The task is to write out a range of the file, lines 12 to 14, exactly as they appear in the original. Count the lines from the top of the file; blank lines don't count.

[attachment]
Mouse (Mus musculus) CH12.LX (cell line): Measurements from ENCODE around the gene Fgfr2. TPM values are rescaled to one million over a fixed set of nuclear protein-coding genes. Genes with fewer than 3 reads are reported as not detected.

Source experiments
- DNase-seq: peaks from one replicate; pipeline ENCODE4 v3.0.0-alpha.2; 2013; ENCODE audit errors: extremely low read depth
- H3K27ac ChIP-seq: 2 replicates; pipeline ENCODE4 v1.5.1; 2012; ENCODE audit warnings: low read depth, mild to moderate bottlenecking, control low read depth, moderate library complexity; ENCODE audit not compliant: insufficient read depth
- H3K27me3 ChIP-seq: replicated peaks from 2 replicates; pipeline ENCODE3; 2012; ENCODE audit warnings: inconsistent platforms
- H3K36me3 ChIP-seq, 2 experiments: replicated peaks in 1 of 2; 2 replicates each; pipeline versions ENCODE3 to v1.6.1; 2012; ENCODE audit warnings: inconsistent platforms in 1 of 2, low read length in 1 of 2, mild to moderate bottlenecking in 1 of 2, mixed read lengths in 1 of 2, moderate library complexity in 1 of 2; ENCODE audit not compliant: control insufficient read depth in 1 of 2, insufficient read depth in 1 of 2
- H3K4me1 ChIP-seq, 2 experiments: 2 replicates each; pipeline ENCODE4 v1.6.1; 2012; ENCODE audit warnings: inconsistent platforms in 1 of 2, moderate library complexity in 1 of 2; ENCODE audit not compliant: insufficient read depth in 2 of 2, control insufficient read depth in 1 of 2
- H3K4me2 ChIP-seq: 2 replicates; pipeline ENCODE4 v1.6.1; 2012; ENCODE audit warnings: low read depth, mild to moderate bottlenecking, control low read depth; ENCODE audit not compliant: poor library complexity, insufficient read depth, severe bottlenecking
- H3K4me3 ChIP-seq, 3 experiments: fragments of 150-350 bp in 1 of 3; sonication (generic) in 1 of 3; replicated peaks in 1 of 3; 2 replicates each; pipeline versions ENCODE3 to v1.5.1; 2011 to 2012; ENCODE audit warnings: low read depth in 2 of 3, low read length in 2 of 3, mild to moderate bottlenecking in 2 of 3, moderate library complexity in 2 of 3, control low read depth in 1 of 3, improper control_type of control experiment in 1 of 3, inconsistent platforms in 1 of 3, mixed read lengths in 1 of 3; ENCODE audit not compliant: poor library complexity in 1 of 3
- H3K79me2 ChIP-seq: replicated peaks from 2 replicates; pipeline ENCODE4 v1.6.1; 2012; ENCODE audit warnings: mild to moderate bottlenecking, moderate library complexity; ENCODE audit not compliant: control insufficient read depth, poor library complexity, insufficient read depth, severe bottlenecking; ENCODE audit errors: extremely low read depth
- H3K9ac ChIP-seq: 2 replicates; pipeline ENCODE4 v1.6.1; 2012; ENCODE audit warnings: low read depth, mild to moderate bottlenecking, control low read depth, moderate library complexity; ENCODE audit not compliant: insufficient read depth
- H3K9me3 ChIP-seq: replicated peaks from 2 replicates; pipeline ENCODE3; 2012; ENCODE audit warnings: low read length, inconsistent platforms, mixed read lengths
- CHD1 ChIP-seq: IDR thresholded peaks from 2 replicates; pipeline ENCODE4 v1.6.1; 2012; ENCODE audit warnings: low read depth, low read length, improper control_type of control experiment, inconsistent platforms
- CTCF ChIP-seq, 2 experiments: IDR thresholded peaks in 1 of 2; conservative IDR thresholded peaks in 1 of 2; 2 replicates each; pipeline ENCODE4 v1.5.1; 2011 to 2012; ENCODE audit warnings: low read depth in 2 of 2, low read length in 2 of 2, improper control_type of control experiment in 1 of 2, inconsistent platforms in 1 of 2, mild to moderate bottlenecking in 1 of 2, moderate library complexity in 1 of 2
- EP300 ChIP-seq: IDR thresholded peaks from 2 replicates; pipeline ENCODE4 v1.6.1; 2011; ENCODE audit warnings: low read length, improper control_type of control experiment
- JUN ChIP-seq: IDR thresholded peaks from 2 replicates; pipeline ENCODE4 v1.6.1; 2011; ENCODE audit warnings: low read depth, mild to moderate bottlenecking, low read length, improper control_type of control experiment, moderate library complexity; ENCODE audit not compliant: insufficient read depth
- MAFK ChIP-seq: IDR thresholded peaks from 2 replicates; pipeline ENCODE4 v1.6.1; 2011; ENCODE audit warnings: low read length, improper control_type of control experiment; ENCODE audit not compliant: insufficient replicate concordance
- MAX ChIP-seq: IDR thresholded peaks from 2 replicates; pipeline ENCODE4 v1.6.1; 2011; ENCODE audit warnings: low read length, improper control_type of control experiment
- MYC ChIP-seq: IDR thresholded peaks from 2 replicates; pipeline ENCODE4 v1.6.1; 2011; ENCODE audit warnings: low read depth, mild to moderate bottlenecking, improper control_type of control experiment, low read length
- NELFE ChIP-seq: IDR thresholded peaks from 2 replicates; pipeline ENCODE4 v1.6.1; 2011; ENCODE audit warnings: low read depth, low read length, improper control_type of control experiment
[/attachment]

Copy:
- H3K9me3 ChIP-seq: replicated peaks from 2 replicates; pipeline ENCODE3; 2012; ENCODE audit warnings: low read length, inconsistent platforms, mixed read lengths
- CHD1 ChIP-seq: IDR thresholded peaks from 2 replicates; pipeline ENCODE4 v1.6.1; 2012; ENCODE audit warnings: low read depth, low read length, improper control_type of control experiment, inconsistent platforms
- CTCF ChIP-seq, 2 experiments: IDR thresholded peaks in 1 of 2; conservative IDR thresholded peaks in 1 of 2; 2 replicates each; pipeline ENCODE4 v1.5.1; 2011 to 2012; ENCODE audit warnings: low read depth in 2 of 2, low read length in 2 of 2, improper control_type of control experiment in 1 of 2, inconsistent platforms in 1 of 2, mild to moderate bottlenecking in 1 of 2, moderate library complexity in 1 of 2